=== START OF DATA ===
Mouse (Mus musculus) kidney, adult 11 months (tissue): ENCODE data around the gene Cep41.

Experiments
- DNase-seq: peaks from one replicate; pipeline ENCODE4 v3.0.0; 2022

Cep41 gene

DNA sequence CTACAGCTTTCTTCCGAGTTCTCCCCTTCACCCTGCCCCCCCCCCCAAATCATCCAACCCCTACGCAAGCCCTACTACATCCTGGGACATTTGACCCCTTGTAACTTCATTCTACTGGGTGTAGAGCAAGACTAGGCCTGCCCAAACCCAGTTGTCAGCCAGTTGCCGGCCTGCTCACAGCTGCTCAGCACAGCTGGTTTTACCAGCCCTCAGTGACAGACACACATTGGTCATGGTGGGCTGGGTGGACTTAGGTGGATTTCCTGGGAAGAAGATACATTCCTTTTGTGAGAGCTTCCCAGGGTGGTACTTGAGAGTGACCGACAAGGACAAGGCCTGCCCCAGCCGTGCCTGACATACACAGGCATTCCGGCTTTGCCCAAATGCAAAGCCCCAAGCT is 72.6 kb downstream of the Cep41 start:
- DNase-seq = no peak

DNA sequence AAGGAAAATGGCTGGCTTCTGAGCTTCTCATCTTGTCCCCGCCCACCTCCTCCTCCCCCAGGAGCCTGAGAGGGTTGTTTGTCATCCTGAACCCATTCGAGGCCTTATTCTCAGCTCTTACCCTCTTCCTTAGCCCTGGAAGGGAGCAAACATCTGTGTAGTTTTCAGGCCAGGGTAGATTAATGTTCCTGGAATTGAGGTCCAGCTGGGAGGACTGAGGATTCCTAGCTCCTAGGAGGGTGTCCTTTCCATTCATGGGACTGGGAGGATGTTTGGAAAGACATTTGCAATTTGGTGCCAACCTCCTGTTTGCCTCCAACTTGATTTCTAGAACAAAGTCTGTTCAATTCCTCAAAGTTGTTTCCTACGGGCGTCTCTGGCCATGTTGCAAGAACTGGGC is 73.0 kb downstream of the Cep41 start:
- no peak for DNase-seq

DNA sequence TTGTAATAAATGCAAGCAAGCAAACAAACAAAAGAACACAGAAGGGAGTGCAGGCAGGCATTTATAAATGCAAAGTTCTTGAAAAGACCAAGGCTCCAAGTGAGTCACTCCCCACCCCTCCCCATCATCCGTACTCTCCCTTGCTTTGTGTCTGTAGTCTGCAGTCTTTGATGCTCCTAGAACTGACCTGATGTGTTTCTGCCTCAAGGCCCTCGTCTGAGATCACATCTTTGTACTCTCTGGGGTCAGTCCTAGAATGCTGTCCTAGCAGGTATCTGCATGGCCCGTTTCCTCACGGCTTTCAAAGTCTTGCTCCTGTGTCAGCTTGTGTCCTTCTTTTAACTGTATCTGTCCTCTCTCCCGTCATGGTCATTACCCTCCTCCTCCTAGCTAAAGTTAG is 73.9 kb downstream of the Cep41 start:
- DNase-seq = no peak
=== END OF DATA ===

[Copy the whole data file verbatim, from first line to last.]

Mouse (Mus musculus) kidney, adult 11 months (tissue): ENCODE data around the gene Cep41.

Experiments
- DNase-seq: peaks from one replicate; pipeline ENCODE4 v3.0.0; 2022

Cep41 gene

DNA sequence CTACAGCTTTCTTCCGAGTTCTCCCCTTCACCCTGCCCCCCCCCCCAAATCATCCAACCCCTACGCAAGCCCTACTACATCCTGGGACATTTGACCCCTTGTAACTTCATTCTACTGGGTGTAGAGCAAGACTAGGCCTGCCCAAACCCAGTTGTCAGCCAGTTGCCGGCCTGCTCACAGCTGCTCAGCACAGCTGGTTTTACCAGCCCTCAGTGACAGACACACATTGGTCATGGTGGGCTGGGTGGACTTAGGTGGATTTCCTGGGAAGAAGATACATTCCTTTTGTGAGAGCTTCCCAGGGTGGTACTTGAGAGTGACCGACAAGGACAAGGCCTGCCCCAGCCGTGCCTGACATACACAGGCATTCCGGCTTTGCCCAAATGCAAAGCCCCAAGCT is 72.6 kb downstream of the Cep41 start:
- DNase-seq = no peak

DNA sequence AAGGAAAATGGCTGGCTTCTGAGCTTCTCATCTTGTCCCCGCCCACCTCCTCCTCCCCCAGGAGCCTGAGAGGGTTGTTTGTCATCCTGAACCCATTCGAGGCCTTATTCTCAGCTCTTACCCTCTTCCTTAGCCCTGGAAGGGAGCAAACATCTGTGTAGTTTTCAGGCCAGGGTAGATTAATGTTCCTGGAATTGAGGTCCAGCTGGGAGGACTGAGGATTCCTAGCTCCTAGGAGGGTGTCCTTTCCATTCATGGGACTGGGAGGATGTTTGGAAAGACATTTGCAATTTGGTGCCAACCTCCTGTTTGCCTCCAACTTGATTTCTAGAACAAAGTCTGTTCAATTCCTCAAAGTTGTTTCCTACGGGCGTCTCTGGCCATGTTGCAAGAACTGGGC is 73.0 kb downstream of the Cep41 start:
- no peak for DNase-seq

DNA sequence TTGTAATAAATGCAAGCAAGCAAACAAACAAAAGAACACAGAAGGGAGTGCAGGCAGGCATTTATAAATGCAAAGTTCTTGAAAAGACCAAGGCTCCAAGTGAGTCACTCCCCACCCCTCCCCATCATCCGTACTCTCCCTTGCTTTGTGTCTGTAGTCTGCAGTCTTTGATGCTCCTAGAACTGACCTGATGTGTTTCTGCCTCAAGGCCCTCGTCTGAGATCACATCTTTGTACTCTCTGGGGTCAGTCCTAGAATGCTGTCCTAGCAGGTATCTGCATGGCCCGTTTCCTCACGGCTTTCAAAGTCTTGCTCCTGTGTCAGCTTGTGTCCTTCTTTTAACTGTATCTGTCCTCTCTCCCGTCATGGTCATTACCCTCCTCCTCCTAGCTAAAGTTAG is 73.9 kb downstream of the Cep41 start:
- DNase-seq = no peak